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Green Tie Gaela – April 11, 2015



January 19, 2015


Mary Coffey, Indy Irish Fest Chair                Erin O’Rourke, Media Chair

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Indy Irish Fest Celebrates 20th Anniversary Year with New “Gaela” Event

INDIANAPOLIS Leaders from the Irish Community in Indianapolis are preparing for a milestone year, as the annual Indy Irish Fest marks their 20th Anniversary with a new event, the Green Tie Gaela.  The celebratory “Gaela”, held at the Indianapolis Artsgarden on April 11, 2015, will kick-off the year for all festival leaders and partners, while raising funds for the mission of the Indy Irish Fest organization.  The festival has seen tremendous growth since its inception, and the volunteer leaders of Indy Irish Fest are ready to start drawing plans for their larger vision.

“When the Indy Irish Fest started in 1996, it hosted 1,000 people for about four hours.  The goal was to celebrate Irish heritage in dance, music, and culture, and have some family fun,” says Indy Irish Fest Chair, Mary Coffey.  “With such generous support from the Indianapolis community and around the state, we’ve grown into one of the best festivals in the city and a fixture on the Irish and cultural calendars of Indiana residents.”

The festival now spans an entire September weekend, opening on Thursday with a preview of the fun, and running through Sunday with a Celtic mass and family fun activities.  The 2015 Indy Irish Fest will be held on September 17-20th at Historic Military Park at White River State Park.  The weekend plays host to more than a dozen regional and local Irish bands playing non-stop on 4 stages, Irish food and cultural activities, and scores of Irish vendors with those special “hard to get” items.  Attendees are entertained by the roaming Fountain Trust Pipe Band, as well as some furry friends, dubbed the “Celtic Canines”.  In 2014, the festival hosted 30,000 attendees over the course of four days, and all enjoyed a festive atmosphere ripe with the cultural contributions of the Irish community to Indianapolis.  Now, it’s time to work toward a larger vision to celebrate that historic cultural contribution.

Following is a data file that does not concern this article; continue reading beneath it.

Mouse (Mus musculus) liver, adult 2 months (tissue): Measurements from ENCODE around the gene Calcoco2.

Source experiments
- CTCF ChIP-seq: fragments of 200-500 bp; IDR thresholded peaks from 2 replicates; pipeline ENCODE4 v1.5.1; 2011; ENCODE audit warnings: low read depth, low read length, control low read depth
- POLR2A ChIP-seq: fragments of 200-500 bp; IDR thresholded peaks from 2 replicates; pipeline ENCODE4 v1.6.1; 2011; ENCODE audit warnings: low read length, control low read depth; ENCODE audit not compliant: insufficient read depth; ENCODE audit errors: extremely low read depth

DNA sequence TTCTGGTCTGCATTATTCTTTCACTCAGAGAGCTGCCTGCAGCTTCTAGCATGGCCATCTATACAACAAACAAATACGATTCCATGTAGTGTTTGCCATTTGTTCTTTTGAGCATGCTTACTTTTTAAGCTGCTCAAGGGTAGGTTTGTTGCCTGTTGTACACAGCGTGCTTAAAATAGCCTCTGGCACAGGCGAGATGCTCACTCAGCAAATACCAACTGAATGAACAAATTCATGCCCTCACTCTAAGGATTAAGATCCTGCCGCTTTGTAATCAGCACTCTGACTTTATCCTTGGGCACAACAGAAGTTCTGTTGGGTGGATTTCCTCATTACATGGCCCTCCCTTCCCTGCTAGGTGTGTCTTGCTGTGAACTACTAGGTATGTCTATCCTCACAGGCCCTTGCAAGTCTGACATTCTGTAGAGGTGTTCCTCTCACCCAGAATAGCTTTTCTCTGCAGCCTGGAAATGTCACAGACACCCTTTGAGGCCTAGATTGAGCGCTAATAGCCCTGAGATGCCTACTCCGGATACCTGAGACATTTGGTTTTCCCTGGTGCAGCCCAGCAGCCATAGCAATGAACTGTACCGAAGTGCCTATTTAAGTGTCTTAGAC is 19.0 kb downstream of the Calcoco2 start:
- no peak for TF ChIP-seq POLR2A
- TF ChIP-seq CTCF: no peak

“We’re ready to take it to the next level,” says Coffey, a planning member of sixteen years.

“Many people don’t know this, but the festival was started with a goal of one day establishing an Irish Heritage Center in Indianapolis. We want to create a place where the Irish community can share their heritage, reserved for generations to come. But first, we want to invite the Indianapolis community to join us on this adventure. It’s guaranteed to be big fun.”

To kick-off the 20th Anniversary year, the Green Tie Gaela will bring together civic and corporate partners who are committed to the larger vision of the festival.  The evening will include live Irish music from Makem & Spain, while attendees enjoy a fine dinner and some rousing auctions.  The event will be headlined by a presentation of future plans for the festival and heritage center campaign.  The event promises to be a great time for the cultural Irish community; a celebration of tremendous growth in the past 20 years and an inspiring vision for the next 20 years and beyond.  Tickets and information are available at, and go on sale February 2015.


 About Indy Irish Fest:

The Indy Irish Festival committee, an all-volunteer 501(c)3 not-for-profit organization, was formed in 1996 to host the first festival.  Its mission is to preserve, promote and nurture Irish culture, arts, music, and history.   The festival has grown significantly over the years and with it, so has the festival’s support of charities and community organizations.  Since its inception, the festival has made donations to or helped community organizations raise more than $100,000.

The festival is an opportunity to share Irish heritage through music, dance, cultural activities, and family fun. The festival was the vision of a small group of people who wanted to showcase the heritage, music and culture of the Irish people and the contributions of that culture to our city and state. The Irish are the second largest ethnic group to settle in the Indianapolis area. They have served the community in the fields of religion, education, medicine, law, the arts, politics and commerce.



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